2 ladies and some dudes

Mirah - Small Sale EP

I'll have you know I listened to a two-disc Agoraphobic Nosebleed album yesterday.

I'm talking about this one since I've been listening to it all week and don't yet have a copy of her new album (which is called (A)spera). Deal with it! And if you see this 7" in a used record store, buy it and then sell it to me so I don't have to steal it from my girlfriend when she isn't looking.

I'll be brief: 3 incredible songs, 1 not as good song, and 1 awesome instrumental. Totally twee, cutesy stuff here but Mirah's voice is so undeniably pure that all is forgiven. "Lonestar" even made me consider NOT hating Texas as much as I truly and deeply do. Nice try.

And if some sensitive indie-rock loser puts "Birthday Present" on a mixtape for you on your birthday, he's trying way too hard and should really just be more vocal about his feelings towards you instead of letting a beautiful young lesbian woman speak for him.

Madeline Adams - White Flag

I've only heard this one all the way through once, while driving through quaint towns in Northern Louisiana on the way to a rather unfulfilling weekend on tour. It was actually a perfect day outside...not a cloud in the sky. Good thing I was stuck in the van.

Madeline is awesome. She played most of these songs at the show I did for her here in Baton Rouge, and a gaggle of mostly young college girls sat on the floor in the living room with big shiny smiles on their faces. This album is sort of a departure from her other, more Plan-it-X type stuff. She's got a full backing band behind her, and the songs have a little more twang in them. Excellent hooks all around...just really catchy, good, folk-y music.

She calls Athens home, but she was born here in Baton Rouge! See? We're not all that bad!

SFN - (s/t 7" on 625 Thrash)

The first time I saw these guys we were playing with them in this weird office space in Madison, WI and they tore the place to shreds. YOUNG kids, maybe 18 or 19 at the oldest just exploding with energy. The second time, my other band played with them in New Orleans and they all must've done a bunch of coke beforehand or something because they jumping off the stage and tackling people in the crowd while playing their already break-neck-paced set like the record player was on 78rpm or something. Again, they demolished the place.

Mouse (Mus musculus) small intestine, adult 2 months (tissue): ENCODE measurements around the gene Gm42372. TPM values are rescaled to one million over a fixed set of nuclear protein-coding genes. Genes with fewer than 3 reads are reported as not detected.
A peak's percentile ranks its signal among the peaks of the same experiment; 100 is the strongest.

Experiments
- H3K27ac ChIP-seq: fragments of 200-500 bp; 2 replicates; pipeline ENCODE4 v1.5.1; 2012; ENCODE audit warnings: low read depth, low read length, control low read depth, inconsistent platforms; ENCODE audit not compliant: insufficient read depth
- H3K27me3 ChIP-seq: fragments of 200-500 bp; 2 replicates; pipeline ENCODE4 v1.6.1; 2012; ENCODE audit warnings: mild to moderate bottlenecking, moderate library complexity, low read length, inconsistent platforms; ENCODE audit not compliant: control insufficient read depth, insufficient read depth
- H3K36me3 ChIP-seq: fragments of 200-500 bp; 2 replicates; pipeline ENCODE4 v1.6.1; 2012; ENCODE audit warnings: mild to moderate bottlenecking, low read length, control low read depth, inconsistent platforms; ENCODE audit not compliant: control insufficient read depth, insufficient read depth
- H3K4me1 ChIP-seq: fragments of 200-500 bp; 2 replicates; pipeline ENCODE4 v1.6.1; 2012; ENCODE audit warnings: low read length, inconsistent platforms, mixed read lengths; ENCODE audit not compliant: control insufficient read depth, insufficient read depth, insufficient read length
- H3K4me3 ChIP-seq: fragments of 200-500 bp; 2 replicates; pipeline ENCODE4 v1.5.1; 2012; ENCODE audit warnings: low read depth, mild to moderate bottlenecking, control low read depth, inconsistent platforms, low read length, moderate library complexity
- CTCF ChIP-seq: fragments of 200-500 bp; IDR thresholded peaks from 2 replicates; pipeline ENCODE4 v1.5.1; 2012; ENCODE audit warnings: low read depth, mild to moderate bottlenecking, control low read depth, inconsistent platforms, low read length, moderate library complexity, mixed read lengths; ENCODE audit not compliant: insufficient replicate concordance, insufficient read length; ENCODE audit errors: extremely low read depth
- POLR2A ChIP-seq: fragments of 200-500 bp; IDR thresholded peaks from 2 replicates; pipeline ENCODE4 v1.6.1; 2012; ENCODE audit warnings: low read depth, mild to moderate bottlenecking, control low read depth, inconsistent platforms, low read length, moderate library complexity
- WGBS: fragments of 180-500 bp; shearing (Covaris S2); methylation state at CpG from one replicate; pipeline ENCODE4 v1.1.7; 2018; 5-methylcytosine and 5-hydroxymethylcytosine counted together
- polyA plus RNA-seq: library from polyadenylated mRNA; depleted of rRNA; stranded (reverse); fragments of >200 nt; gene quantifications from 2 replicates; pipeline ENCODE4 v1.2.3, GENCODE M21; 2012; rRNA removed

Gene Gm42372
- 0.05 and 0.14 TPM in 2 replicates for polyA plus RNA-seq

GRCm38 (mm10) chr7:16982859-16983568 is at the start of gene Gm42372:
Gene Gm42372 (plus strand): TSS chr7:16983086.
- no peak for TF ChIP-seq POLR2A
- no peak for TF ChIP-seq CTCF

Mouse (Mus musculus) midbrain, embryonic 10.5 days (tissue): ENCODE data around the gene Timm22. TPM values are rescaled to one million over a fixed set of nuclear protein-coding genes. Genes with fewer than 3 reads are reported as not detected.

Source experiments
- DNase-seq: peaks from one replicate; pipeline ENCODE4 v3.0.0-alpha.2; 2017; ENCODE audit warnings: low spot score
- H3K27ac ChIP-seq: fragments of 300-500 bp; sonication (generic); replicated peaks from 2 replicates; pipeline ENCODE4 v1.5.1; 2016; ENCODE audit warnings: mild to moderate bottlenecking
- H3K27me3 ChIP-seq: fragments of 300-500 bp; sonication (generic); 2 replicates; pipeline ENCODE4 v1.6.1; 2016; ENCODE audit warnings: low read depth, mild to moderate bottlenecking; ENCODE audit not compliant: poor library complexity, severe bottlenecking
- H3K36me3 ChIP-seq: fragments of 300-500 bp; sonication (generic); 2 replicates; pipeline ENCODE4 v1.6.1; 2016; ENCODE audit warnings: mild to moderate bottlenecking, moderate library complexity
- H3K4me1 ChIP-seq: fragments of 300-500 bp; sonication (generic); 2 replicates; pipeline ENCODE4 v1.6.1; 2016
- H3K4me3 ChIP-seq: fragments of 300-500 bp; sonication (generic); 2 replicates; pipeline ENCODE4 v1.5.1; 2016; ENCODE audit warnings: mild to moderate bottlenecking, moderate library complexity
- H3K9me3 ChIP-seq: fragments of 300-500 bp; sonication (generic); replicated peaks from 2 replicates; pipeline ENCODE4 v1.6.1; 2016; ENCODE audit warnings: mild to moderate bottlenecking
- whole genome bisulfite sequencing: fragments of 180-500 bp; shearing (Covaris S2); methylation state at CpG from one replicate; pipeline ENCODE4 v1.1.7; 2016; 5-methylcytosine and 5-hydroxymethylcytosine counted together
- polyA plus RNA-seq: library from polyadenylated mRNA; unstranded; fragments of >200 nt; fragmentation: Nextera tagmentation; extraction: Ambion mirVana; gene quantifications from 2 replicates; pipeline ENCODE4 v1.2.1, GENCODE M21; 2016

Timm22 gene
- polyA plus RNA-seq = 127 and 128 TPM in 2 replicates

Powerviolence is such an obscure and stupid sounding genre that I feel ridiculous even talking about it. As if grindcore wasn't already music for people with strange music tastes, powerviolence takes it a step further by adding TOTAL cookie-monster vocals, even shorter songs, lower-tuned guitars, more bass, and 5-second sludge parts. SFN manage to make all this sound pretty impressive, even if their name supposedly stands for Smoke Fucking Nugs. And as if they weren't already playing an obscure-enough genre, 625 only pressed 300 copies of this album. So basically, find it on Soulseek or whatever if you're one of the, like, 2 other people I know who have heard of powerviolence and not of this band, or if you just like extreme stuff. Then go back and listen to Apartment 213, Lack of Interest, and Man is the Bastard if you want to hear some of powerviolence's heavy hitters. Steal mp3s, buy records.


Ghastly City Sleep- (s/t 12" EP on Robotic Empire)

Typically, when I say, "You really need to come to this show, this band is amazing" I mean it. But sometimes, just sometimes, it's an absolute understatement. Even rarer is the odd occasion that someone actually believes me, checks out the show, and comes back saying, "Holy shit, you were right!"

I did a show for GCS across town, and I was really scared that no one would be there. It was a weekday night, after all. Through some kind of hoodoo or voodoo, the hype machine was set to "stun" and tons of people showed up to see GCS and Man + Building. The place was packed. I suppose thanks is owed to Josh, Jesse, Mitch, and Rory for telling people how amazing this band was going to be.